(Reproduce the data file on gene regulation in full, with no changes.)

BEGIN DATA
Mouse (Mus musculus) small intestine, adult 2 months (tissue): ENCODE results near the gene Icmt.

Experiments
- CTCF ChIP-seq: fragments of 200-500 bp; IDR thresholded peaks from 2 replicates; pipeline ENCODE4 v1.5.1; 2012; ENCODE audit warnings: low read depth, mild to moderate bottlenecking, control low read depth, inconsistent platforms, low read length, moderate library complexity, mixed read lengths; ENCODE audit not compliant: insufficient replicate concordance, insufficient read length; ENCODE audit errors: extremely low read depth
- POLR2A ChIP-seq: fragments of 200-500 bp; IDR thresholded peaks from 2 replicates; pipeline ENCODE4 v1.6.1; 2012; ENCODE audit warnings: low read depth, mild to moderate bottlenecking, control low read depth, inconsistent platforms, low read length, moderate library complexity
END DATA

Mouse (Mus musculus) small intestine, adult 2 months (tissue): ENCODE results near the gene Icmt.

Experiments
- CTCF ChIP-seq: fragments of 200-500 bp; IDR thresholded peaks from 2 replicates; pipeline ENCODE4 v1.5.1; 2012; ENCODE audit warnings: low read depth, mild to moderate bottlenecking, control low read depth, inconsistent platforms, low read length, moderate library complexity, mixed read lengths; ENCODE audit not compliant: insufficient replicate concordance, insufficient read length; ENCODE audit errors: extremely low read depth
- POLR2A ChIP-seq: fragments of 200-500 bp; IDR thresholded peaks from 2 replicates; pipeline ENCODE4 v1.6.1; 2012; ENCODE audit warnings: low read depth, mild to moderate bottlenecking, control low read depth, inconsistent platforms, low read length, moderate library complexity